London: Formula One bosses and race organisers kept a close eye on the civil unrest in Bahrain on Tuesday with less than a month to go before the season-opening grand prix there.
Thousands of Shi`ite protesters earlier marched into the capital Manama after a man was killed in clashes between police and mourners at a funeral for a demonstrator shot dead at an anti-government rally.
Protesters said their main demand was the resignation of Prime Minister Sheikh Khalifa bin Salman al-Khalifa who has governed the country since its independence in 1971.
"The safety of all Bahraini nationals, expats and overseas visitors is a priority at all times," Bahrain International Circuit assured fans and teams in a statement.
"We are monitoring the situation very closely indeed in association with the relevant authorities and will respond appropriately to any further developments."
Formula One`s commercial supremo Bernie Ecclestone said he was doing likewise.
"We`ll rely on what they (local authorities) think the right thing to do is," he told the Daily Telegraph website when asked whether the race would be affected.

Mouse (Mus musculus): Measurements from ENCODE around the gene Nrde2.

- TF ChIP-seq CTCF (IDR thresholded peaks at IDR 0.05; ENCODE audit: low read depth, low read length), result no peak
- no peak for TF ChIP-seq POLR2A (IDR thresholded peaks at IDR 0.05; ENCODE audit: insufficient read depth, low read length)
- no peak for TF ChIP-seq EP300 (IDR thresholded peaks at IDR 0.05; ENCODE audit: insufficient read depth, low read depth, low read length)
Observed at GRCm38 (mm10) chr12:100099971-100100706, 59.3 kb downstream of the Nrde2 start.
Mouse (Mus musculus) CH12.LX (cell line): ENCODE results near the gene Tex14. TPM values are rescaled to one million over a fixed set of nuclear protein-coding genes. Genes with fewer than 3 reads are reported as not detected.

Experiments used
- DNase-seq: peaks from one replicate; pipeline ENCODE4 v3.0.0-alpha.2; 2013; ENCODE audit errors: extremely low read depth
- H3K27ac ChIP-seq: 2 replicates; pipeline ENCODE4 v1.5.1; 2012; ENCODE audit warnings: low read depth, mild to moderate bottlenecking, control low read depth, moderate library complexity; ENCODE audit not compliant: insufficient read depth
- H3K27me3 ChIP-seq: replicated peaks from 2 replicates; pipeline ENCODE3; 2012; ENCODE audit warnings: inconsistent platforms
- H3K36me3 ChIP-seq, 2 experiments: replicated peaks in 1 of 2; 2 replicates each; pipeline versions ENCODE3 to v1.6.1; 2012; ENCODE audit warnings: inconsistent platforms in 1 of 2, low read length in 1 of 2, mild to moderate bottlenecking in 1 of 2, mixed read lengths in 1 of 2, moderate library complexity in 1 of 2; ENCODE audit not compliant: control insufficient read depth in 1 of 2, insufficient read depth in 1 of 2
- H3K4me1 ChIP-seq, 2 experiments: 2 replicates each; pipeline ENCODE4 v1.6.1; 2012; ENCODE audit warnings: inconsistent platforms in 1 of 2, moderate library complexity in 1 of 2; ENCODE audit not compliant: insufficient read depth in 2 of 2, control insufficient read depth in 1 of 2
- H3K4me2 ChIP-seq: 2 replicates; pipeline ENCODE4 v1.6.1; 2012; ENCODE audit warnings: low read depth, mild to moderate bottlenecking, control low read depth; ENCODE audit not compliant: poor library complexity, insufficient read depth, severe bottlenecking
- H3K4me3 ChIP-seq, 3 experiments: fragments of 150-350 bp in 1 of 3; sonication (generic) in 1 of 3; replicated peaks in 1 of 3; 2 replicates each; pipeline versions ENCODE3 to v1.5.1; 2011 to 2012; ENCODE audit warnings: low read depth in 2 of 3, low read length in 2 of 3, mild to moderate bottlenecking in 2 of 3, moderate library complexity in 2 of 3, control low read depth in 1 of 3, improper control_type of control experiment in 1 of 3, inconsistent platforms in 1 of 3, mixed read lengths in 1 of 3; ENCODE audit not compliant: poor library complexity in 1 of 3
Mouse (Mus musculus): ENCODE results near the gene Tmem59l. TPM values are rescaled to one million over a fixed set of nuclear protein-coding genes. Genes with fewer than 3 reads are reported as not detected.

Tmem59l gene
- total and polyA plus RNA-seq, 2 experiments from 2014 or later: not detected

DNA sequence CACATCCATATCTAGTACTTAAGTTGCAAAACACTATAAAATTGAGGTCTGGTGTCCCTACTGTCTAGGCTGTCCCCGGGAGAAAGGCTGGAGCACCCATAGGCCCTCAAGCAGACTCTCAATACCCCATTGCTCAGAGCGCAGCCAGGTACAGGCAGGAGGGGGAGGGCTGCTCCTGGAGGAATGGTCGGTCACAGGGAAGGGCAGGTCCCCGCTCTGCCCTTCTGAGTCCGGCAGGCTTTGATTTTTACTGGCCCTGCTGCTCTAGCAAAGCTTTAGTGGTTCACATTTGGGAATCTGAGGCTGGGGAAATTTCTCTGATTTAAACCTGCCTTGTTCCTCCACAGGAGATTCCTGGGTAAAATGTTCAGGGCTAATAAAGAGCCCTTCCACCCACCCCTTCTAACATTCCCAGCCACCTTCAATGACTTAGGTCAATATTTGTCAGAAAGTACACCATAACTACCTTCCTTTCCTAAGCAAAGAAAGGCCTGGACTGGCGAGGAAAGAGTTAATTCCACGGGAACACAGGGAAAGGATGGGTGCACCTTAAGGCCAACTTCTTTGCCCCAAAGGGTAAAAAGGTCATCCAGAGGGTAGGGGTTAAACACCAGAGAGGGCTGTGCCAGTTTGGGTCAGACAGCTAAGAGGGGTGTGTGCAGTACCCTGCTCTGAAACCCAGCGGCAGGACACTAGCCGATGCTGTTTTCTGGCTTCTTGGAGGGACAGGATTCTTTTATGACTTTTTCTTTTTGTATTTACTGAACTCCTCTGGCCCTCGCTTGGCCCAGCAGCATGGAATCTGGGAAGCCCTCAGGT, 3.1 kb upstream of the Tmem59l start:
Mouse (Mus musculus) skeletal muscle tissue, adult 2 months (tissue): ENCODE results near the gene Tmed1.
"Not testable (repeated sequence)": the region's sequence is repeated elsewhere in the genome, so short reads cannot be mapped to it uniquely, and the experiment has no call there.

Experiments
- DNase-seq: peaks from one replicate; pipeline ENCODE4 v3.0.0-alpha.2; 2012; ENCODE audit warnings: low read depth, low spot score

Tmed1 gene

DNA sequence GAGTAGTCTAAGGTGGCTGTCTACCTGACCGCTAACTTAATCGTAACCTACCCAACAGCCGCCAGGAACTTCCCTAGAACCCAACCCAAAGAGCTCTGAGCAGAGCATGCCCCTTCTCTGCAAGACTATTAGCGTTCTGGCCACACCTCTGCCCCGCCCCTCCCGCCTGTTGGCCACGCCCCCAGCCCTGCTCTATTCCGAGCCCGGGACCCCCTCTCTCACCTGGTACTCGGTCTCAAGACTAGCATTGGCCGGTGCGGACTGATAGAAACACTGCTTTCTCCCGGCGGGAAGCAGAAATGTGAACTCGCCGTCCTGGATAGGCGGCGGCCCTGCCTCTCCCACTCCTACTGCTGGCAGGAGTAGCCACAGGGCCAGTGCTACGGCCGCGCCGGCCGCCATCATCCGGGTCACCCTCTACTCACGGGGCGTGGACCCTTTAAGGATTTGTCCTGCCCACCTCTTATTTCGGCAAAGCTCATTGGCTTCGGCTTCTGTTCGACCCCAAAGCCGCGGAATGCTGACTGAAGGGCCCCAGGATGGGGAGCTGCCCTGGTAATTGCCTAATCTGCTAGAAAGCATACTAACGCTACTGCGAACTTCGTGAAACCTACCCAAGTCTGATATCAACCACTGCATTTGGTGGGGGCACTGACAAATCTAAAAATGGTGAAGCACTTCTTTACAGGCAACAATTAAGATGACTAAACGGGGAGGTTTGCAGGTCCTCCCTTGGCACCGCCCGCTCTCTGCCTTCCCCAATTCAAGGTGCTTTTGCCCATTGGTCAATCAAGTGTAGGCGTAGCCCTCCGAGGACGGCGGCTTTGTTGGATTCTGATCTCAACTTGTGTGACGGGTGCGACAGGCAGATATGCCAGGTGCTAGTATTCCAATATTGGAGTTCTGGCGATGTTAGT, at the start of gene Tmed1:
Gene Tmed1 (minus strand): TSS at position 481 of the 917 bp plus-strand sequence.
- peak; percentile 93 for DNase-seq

"The danger is obvious, isn`t it?" added the 80-year-old Briton. "If these people wanted to make a fuss and get worldwide recognition it would be easy, wouldn`t it?"
"You start making a problem on the start grid in Bahrain and it would get worldwide coverage."
"I have never had any problems in Bahrain in the past and I`m happy to walk around town there," added Ecclestone. "But we don`t know now. The world is changing."
The first grand prix of a season now extending to a record 20 races is scheduled for Bahrain`s Sakhir circuit on March 13. The 12 teams are also testing there the previous week.
Christian Horner, team boss of champions Red Bull, told Reuters he trusted Ecclestone to make the right decision.
"We rely on Bernie and FOM (Formula One Management) and the promoter to ensure that the facilities are obviously safe and hopefully this isn`t going to detract or affect the opening grand prix," he said.
"It would be a great shame if it did. but hopefully it can be resolved or not threaten the race by the time we arrive there in early March."
Horner also has a team competing at the circuit this weekend in the junior GP2 Asia series and was not aware of any problems.
"I spoke to the GP2 team yesterday and they didn`t mention any concerns and hopefully again that race will go ahead as planned," he said.
Many of the Formula One drivers are expected to stay in the region after the final pre-season test starting on March 3 and Horner recognised that there were always concerns about being targeted.
"However security, particularly in Bahrain, has always been particularly high whether it`s at the hotels or the circuit itself," he said at an event.
"The circuit`s always done an excellent job making sure that we feel safe and Bahrain has always been an enjoyable place to visit".